How The Correspondent plans to handle audience engagement

The Correspondent has revealed a little bit about how it's going to be run — and where its money is going.

Adam Tinworth
Adam Tinworth

A few weeks ago, The Correspondent — the crowd-funded, member-supported offshoot of De Correspondent that's had a rocky start — published a breakdown of its costs and it makes for interesting reading.

A couple of things caught my attention:

Paying freelancers

Unlike much of traditional media where freelancers are paid per article, at The Correspondent, because we place value on our members’ questions, knowledge, and experience, we want our freelancers to engage with you, in much the same way we expect our staff correspondents to. This means freelancers will more likely be working on time-bound projects, receiving a monthly wage during that period, rather than submitting one-off pieces in response to news events.

The "word count" rate has remained powerfully entrenched into the business model of most journalism operations. And, of course, it makes very little sense at all in the digital age, where a good article could consist of a mix of images, embers, videos and more. Commissioning based on time — be it time to create or time to consume — makes a lot more sense.

Audience engagement job roles

The editorial team will be led by managing editor Eliza Anyangwe, and will work closely with an engagement editor (responsible for bringing our journalism to as many people as possible), a conversation editor (who will invite members to join the conversation), a copy editor, and an image editor.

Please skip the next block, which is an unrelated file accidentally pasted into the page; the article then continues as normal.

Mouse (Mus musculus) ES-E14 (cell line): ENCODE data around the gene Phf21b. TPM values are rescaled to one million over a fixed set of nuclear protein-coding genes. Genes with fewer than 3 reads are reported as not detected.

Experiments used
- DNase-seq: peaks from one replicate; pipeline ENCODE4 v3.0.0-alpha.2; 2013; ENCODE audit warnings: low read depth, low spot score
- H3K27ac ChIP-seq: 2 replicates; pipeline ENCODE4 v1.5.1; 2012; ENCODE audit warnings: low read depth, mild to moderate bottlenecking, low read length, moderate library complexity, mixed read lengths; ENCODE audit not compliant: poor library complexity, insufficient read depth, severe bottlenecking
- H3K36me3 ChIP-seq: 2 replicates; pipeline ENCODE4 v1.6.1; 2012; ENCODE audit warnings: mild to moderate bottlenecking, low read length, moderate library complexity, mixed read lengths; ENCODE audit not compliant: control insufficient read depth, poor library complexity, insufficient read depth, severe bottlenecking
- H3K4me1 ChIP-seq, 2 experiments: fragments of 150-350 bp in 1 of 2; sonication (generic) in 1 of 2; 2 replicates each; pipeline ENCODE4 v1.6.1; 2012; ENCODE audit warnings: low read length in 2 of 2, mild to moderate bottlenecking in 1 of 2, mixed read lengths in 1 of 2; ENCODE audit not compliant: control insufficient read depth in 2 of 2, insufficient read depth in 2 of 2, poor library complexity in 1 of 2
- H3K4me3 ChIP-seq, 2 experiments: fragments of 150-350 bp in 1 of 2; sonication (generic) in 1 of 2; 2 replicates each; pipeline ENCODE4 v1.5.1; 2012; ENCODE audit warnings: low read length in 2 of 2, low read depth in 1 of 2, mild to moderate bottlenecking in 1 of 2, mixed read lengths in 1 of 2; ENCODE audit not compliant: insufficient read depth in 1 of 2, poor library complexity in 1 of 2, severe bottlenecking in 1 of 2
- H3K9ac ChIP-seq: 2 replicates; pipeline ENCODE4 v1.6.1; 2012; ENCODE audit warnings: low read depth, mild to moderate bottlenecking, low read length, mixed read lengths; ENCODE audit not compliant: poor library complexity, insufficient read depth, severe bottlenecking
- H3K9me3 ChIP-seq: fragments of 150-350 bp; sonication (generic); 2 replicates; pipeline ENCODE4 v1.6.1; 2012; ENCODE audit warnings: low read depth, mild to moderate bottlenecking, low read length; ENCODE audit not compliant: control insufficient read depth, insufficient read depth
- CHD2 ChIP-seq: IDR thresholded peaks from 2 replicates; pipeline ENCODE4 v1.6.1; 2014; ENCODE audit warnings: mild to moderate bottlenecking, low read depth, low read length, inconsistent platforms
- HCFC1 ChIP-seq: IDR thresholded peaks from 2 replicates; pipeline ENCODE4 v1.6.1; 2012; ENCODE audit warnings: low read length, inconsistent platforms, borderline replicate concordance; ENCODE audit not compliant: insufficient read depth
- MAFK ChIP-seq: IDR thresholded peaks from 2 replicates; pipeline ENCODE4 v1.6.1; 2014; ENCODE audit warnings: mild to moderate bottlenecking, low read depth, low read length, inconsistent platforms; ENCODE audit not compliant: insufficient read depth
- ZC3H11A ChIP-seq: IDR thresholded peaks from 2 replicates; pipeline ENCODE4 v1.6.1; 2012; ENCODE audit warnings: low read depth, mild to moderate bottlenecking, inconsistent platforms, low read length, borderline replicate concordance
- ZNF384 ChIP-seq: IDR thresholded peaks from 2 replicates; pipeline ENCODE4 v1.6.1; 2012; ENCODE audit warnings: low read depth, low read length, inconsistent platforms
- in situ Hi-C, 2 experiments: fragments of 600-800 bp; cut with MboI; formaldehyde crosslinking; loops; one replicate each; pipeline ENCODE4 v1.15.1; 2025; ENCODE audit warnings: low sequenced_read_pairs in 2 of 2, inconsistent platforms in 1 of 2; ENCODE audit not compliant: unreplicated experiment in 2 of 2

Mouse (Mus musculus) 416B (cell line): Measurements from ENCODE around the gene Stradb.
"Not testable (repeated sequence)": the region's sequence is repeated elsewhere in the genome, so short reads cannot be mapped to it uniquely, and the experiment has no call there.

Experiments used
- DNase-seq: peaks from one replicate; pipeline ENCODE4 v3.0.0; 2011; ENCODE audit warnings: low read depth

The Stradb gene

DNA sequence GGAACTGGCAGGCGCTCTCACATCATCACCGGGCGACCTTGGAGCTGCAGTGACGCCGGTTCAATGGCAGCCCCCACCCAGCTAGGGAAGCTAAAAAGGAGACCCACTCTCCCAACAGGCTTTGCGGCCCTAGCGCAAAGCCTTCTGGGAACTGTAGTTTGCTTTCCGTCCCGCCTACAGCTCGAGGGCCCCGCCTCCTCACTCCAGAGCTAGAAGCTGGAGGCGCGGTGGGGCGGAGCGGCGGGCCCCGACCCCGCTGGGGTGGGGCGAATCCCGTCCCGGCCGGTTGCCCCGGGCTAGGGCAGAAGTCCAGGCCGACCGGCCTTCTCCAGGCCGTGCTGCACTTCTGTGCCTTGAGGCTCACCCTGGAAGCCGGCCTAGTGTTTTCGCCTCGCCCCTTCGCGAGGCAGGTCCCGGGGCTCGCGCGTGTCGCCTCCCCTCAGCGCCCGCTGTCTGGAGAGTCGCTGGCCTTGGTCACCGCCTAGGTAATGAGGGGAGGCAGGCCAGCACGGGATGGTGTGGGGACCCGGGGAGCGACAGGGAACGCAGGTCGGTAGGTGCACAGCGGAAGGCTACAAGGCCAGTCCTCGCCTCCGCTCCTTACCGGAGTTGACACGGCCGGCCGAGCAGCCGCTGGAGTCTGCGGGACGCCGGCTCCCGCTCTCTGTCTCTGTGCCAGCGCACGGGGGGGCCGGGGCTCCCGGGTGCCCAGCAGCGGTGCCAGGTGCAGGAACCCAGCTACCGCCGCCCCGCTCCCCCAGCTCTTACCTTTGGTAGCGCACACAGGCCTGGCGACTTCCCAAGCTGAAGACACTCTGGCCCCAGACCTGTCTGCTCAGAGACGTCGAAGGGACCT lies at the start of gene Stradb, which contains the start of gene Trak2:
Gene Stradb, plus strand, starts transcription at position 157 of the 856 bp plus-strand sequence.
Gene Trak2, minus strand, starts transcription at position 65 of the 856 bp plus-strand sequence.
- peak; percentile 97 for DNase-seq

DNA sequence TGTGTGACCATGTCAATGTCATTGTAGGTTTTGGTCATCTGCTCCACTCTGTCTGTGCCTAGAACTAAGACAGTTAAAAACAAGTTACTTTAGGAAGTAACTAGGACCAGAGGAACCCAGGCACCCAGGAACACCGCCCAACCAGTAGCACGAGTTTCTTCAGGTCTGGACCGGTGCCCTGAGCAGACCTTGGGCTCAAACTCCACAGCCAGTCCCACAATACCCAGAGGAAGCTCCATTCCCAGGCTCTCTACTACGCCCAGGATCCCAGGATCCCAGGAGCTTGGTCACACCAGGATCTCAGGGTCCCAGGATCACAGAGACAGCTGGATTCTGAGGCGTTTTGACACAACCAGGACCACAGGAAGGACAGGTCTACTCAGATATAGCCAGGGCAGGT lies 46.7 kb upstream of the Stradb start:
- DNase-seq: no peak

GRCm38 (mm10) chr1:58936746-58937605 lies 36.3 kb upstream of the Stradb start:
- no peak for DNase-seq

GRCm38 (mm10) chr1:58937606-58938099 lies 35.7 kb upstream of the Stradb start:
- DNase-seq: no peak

The split of audience engagement into what me might term reach — the engagement editor — and interaction — the conversation editor — is an interesting one. I'm not sure how convinced I am that they should be separate roles, as conversation is a key driver of reach. But it still shows that they are taking engagement seriously at all levels.

I'm less convinced that the split of copy editor and an image editor is a good plan - that's very "print"y, seeing words and pictures as the only two options. Still, this is the first thing I've seen from the fledgling site that piques my interest. I'll be watching more closely after this.

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Adam is a lecturer, trainer and writer. He's been a blogger for over 20 years, and a journalist for more than 30. He lectures on audience strategy and engagement at City, University of London.